|Born||24 October 1942|
|Died||21 February 2017 74)(aged|
|Occupation||Novelist, journalist, broadcaster|
The Matchmaker of Kenmare
Simple Courage: A True Story of Peril on the Sea
James Joyce's Odyssey
The Celts (BBC)
Goodbye, Mr. Chips (screenplay)
|Spouse||Eilish Kellier, Susan Collier, Salley Vickers, Diane Meier|
|Children||Frank, Bryan, Owen|
Frank Delaney (24 October 1942 – 21 February 2017) was an Irish novelist, journalist and broadcaster.He was the author of The New York Times best-seller Ireland, the non-fiction book Simple Courage: A True Story of Peril on the Sea, and many other works of fiction, non-fiction and collections. He was born in Tipperary, Ireland.
Delaney began working as a newsreader for the Irish state radio and television network RTÉ in 1970.In the early 1970s he became a news reporter for the BBC in Dublin, and covered an intense period of violence known as the Troubles. After five years of reporting on the violence, he moved to London to work in arts broadcasting. In 1978 he created the weekly Bookshelf programme for BBC Radio 4, which covered books, writers and the business of publishing. Over the next five-and-a-half years he interviewed over 1,400 authors, including Anthony Burgess, John Updike, Margaret Atwood, Christopher Isherwood and Stephen King. On television, Delaney wrote and presented for Omnibus , the BBC's weekly arts series. He served as the Literature Director of the Edinburgh Festival in 1980, and hosted his own talk show Frank Delaney in the early 1980s, which featured many cultural and literary personalities. Afterward, he created and presented Word of Mouth , the BBC's radio programme about language, as well as a variety of radio and television documentaries including specials on James Joyce, Robert Graves, Ernest Hemingway in Paris, and the Shakespeare industry. He presented The Book Show on the Sky News satellite channel for many years.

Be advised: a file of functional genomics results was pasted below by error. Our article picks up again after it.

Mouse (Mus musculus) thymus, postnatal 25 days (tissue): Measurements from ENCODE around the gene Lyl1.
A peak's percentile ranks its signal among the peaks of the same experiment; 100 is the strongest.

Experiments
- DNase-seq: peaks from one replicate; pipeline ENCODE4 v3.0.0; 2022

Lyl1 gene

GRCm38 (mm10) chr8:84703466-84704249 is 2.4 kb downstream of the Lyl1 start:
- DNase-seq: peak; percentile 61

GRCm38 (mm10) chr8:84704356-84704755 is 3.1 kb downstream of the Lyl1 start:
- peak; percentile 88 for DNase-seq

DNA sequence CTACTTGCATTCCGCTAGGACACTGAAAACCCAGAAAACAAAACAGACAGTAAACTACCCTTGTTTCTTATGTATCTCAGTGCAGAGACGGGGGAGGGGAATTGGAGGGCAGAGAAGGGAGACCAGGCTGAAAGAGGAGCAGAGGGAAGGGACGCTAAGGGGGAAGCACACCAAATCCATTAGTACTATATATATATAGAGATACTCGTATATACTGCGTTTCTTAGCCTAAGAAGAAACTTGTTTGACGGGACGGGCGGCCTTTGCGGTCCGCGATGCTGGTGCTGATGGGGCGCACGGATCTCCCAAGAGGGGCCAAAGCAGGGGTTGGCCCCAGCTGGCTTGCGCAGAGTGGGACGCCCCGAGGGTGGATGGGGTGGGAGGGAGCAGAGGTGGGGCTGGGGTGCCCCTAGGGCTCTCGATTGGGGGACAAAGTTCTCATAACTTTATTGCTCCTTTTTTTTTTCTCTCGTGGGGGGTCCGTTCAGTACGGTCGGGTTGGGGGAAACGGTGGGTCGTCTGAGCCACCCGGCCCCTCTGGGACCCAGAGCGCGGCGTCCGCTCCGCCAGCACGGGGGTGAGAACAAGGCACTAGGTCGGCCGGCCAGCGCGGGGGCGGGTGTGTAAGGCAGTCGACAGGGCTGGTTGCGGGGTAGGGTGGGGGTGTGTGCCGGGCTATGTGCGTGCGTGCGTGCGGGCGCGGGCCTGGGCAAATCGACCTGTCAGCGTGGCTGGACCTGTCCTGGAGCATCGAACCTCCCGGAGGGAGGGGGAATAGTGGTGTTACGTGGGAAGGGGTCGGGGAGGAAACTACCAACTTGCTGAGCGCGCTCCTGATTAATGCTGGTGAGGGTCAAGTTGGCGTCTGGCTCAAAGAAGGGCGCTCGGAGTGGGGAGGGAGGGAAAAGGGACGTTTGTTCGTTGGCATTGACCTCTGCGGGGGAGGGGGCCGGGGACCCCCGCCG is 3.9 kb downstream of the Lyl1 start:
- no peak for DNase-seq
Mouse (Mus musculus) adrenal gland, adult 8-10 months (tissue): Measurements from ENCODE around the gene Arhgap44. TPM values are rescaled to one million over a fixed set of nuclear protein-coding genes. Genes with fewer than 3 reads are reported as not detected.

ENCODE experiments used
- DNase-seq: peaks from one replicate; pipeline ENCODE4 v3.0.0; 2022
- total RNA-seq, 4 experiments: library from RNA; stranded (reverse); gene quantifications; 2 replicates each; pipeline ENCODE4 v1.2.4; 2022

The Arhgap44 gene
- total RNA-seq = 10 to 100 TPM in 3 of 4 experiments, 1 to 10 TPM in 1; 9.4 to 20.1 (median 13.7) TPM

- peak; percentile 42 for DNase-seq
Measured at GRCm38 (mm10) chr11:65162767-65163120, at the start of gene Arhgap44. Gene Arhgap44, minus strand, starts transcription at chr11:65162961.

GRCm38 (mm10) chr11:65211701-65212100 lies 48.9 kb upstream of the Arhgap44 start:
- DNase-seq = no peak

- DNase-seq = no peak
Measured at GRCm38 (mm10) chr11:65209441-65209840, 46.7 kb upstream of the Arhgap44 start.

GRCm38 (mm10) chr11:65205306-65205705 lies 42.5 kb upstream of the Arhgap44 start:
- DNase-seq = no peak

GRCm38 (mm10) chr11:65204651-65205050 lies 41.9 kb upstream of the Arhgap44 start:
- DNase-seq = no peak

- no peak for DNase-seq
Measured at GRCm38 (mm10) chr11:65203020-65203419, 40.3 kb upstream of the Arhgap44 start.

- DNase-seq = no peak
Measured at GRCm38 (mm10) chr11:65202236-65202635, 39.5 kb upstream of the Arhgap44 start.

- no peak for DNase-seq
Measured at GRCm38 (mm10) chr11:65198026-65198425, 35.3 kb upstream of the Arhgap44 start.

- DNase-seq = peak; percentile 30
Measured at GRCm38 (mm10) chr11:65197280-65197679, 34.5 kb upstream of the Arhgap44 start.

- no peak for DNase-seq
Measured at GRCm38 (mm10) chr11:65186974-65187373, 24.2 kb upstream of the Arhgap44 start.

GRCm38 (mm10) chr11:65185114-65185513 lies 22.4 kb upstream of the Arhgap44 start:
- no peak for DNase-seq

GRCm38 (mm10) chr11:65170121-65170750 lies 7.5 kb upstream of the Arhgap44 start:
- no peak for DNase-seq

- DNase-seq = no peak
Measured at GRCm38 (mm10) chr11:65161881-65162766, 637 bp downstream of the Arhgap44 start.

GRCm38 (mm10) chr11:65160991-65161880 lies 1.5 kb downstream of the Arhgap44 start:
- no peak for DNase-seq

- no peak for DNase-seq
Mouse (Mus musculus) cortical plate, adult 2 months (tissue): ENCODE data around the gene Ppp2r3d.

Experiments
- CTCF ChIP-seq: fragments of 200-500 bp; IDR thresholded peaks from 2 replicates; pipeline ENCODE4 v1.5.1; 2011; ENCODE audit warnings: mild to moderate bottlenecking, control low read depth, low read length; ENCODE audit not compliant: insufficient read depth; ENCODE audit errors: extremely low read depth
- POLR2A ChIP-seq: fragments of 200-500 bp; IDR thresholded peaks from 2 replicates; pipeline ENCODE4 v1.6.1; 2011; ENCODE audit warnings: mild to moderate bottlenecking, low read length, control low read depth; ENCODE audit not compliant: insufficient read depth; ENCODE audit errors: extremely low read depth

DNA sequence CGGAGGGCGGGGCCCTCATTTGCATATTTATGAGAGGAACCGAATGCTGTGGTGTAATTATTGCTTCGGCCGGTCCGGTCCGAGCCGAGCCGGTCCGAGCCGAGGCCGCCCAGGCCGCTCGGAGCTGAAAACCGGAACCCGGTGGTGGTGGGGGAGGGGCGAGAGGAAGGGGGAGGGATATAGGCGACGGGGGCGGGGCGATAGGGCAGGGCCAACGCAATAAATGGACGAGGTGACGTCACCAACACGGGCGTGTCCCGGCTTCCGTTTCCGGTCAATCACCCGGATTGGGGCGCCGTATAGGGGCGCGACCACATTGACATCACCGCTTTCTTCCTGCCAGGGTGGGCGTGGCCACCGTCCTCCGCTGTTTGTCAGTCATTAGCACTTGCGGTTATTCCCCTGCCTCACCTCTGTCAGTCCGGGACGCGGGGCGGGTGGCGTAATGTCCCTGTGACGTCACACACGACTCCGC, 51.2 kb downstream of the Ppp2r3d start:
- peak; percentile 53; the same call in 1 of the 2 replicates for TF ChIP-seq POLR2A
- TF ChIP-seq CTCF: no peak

Delaney's first book, James Joyce's Odyssey (1981), was well received and became a best-seller in the UK and Ireland. He wrote and presented the six-part documentary series The Celts (1987) for the BBC, and wrote the accompanying book.He subsequently wrote five books of non-fiction (including Simple Courage), ten novels (including Ireland, Venetia Kelly's Traveling Show and Tipperary), one novella, and a number of short stories. He also edited many compilations of essays and poetry.
Delaney wrote the screenplay for an adaptation of Goodbye, Mr. Chips (2002), which starred Martin Clunes and was shown on ITV in Britain, and in the Masterpiece Theatre series in the United States.His articles were published by newspapers in United States, the UK and Ireland, including on the Op-ed pages of The New York Times . He was a frequent public speaker, and was a contributor and guest on National Public Radio (NPR) programmes.
On Bloomsday 2010, Delaney launched Re:Joyce, a series of short weekly podcasts that go page-by-page through James Joyce's Ulysses , discussing its allusions, historical context and references. These are housed on www.frankdelaney.com.
Delaney lived in Ireland, England and the USA. He was married firstly to Eilish Kelliher, with whom he had three sons, Frank, Bryan and Owen. He subsequently was married to Susan Collier, Salley Vickers, and Diane Meyer, respectively.
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